Third world wireless communication is in reach thanks to Sky and Space
Special report: Ubiquitous mobile communication is still far out of reach in the third world, despite the the rest of the planet taking it for granted.
But ASX-listed Sky and Space Global plans to change that.
The company’s nano-satellites are set to be released into orbit early 2019 , eventually opening up text, call and instant message communication to the equatorial belt – largely third-world Africa and Asia.
Sky and Space Global (ASX:SAS) is targeting an addressable market of 3 billion with a telecommunication service chief Meir Moalem says the developed world underestimates.
“Most people cannot truly evaluate the importance of sending a text message,” he said.
“The fact that we could allow for people in that region to have the same connectivity that we take for granted means the world to them and opens up an ecosystem of business.
“This is all about connecting the unconnected where there is hardly any infrastructure.”
A recent Pew Research Centre survey found a third of the population in developing nations owns smartphones. The devices are seen as a symbol for opportunities in bridging the gap for easy access to improved healthcare, education and economic growth.
Smartphone ownership has been shown to increase per capita GDP and a 2016 report by GMSA Intelligence showed the mobile industry’s expansion has supported more than 3.8 million jobs in Africa.
“It is about creating an active ecosystem — and when you have connectivity there are efficiencies all the way through to business and in government,” Mr Moalem said.
Mission success depends on what SAS has dubbed its ‘Pearls’ – 200 nano-satellites set to launch into the atmosphere starting in about a year and forming a full constellation by 2020.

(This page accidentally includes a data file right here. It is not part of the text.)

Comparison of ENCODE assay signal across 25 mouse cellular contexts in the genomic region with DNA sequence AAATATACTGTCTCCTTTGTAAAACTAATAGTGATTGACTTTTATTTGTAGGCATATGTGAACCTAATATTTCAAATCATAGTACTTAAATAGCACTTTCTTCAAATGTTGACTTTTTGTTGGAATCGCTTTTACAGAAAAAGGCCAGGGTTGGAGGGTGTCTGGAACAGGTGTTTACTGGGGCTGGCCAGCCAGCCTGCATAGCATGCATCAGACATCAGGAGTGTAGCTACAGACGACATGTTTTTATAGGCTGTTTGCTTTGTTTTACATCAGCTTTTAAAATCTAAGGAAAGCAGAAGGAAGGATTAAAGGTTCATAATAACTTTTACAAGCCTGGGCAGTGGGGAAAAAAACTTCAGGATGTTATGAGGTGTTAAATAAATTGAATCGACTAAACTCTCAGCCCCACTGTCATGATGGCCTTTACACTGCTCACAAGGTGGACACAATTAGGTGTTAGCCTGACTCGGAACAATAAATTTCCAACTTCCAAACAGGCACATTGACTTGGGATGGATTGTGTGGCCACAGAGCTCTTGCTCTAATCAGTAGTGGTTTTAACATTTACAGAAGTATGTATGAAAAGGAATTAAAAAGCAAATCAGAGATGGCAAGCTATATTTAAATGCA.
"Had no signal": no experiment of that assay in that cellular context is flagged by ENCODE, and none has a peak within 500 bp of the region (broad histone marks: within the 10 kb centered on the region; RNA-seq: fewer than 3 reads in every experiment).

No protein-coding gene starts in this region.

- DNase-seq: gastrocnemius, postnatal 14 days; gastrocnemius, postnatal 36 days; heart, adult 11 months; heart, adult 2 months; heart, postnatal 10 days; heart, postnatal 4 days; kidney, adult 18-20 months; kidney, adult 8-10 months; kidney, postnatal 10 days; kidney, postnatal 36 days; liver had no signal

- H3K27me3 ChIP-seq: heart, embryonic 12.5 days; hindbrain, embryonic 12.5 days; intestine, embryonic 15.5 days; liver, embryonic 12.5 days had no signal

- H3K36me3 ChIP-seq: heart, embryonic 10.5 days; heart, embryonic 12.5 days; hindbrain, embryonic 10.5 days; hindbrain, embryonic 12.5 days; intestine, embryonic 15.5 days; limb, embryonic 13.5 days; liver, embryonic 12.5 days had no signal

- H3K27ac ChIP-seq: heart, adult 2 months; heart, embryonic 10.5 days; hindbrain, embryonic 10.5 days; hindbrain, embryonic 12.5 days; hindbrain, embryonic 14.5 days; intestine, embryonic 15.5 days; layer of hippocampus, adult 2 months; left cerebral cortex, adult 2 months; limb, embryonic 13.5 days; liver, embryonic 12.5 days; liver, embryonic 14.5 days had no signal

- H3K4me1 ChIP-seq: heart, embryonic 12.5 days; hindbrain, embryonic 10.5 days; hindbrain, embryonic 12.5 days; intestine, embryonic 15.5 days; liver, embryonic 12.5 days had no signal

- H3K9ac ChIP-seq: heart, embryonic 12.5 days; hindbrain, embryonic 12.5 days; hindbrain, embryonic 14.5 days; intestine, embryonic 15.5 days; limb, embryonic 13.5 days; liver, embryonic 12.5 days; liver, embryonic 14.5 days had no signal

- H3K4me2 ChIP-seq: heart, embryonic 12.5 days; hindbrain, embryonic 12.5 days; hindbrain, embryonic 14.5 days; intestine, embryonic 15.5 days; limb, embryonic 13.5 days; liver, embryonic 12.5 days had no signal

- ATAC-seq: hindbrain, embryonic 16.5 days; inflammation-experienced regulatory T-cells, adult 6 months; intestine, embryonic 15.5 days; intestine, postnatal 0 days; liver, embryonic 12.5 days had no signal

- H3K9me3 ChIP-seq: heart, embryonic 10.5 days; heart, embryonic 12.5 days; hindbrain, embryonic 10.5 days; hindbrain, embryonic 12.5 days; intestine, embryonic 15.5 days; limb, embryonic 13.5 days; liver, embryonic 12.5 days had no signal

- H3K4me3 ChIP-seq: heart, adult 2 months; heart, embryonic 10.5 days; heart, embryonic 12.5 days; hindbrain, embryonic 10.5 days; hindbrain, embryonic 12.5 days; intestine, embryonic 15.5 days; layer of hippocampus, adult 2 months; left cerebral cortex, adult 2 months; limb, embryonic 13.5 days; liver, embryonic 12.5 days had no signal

The technology was tested with the company’s three diamonds since June last year — 10cm x 10cm x 30cm nanosatellites that proved that you could make a phone call using a device the size of half a shoe box, located 500km away. The 3 Diamonds are in space and fully operational.
The Pearls satellites will be powered by 3-metre sun-tracking solar panels that allow 24/7 operation. Once in orbit customers will tap into the service through a dedicated smartphone satellite device or through an adapter — similar to connecting to a wi-fi hotspot.
Mr Moalem says SAS has the timing right to capitalise on new, efficient satellite technology.
“In the past few years we have seen the miniaturisation of electronic components so devices have better payloads, antennas etc. This is our window of opportunity and so far we are the only ones to use nanosatellites for communications,” he said.
“The environment is rich in radiation, the temperature shifts between negative 100 and 150 degrees and you relinquish full control of your assets so they have to be reliable.
“It is not as easy as throwing a satellite into space, but rather putting out an economic product and making sure it performs as expected.”
For SAS, the satellite manufacturer has been shored up with GomSpace, which is also partnering with Virgin Orbit to launch satellites to track airplanes and ships next year.
This special report is brought to you by Sky and Space Global.
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